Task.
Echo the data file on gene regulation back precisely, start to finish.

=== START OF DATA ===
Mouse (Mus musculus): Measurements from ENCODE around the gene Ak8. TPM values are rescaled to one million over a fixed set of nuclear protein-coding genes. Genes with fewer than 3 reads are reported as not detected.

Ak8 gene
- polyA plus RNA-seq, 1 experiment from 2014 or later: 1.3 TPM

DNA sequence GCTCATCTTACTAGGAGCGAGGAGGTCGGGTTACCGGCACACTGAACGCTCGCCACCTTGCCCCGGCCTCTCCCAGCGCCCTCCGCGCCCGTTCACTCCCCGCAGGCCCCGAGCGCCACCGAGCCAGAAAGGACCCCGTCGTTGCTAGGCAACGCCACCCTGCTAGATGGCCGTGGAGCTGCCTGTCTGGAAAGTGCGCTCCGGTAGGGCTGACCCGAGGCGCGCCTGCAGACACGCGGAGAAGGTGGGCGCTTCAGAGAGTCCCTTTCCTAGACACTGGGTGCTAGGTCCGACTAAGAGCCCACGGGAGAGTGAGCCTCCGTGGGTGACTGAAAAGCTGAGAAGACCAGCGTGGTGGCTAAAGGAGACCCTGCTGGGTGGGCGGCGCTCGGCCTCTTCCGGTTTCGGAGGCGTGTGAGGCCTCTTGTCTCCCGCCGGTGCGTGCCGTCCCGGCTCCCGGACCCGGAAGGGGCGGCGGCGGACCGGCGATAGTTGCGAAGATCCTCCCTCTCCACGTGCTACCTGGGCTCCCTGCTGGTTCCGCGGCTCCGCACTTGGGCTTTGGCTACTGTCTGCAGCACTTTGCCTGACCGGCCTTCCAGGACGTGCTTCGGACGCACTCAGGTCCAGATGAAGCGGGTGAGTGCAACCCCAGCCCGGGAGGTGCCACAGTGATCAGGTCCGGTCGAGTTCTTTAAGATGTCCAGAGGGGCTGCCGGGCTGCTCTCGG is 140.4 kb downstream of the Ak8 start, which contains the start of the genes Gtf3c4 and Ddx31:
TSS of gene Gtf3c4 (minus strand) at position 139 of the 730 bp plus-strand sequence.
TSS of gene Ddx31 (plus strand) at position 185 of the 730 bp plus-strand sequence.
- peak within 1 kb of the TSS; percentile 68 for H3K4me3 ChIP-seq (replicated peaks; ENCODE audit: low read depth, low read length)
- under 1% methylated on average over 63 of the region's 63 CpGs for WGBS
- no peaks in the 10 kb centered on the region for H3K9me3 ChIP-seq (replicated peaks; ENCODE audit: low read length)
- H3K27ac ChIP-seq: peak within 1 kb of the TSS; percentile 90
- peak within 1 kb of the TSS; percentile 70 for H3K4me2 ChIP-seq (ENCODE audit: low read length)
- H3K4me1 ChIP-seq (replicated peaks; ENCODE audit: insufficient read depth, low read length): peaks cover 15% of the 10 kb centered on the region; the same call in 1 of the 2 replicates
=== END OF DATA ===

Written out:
Mouse (Mus musculus): Measurements from ENCODE around the gene Ak8. TPM values are rescaled to one million over a fixed set of nuclear protein-coding genes. Genes with fewer than 3 reads are reported as not detected.

Ak8 gene
- polyA plus RNA-seq, 1 experiment from 2014 or later: 1.3 TPM

DNA sequence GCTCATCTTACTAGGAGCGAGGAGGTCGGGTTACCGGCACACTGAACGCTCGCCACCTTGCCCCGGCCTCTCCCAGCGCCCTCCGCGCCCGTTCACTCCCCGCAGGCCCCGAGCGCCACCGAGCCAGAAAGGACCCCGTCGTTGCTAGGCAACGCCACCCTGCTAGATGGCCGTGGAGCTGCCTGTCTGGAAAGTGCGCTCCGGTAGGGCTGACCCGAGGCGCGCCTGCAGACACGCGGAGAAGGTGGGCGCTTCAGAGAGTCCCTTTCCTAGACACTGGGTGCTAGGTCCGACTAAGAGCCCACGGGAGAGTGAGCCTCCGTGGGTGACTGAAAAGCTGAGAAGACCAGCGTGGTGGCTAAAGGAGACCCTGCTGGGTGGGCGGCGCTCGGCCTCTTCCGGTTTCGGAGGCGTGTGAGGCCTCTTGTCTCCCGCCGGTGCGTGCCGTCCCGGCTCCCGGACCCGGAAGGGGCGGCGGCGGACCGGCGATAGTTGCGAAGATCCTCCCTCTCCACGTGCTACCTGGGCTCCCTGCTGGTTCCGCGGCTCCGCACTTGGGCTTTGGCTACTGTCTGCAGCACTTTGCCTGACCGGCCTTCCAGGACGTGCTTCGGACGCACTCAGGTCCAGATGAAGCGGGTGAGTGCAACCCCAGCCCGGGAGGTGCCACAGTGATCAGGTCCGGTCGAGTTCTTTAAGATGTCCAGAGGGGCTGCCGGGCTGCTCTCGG is 140.4 kb downstream of the Ak8 start, which contains the start of the genes Gtf3c4 and Ddx31:
TSS of gene Gtf3c4 (minus strand) at position 139 of the 730 bp plus-strand sequence.
TSS of gene Ddx31 (plus strand) at position 185 of the 730 bp plus-strand sequence.
- peak within 1 kb of the TSS; percentile 68 for H3K4me3 ChIP-seq (replicated peaks; ENCODE audit: low read depth, low read length)
- under 1% methylated on average over 63 of the region's 63 CpGs for WGBS
- no peaks in the 10 kb centered on the region for H3K9me3 ChIP-seq (replicated peaks; ENCODE audit: low read length)
- H3K27ac ChIP-seq: peak within 1 kb of the TSS; percentile 90
- peak within 1 kb of the TSS; percentile 70 for H3K4me2 ChIP-seq (ENCODE audit: low read length)
- H3K4me1 ChIP-seq (replicated peaks; ENCODE audit: insufficient read depth, low read length): peaks cover 15% of the 10 kb centered on the region; the same call in 1 of the 2 replicates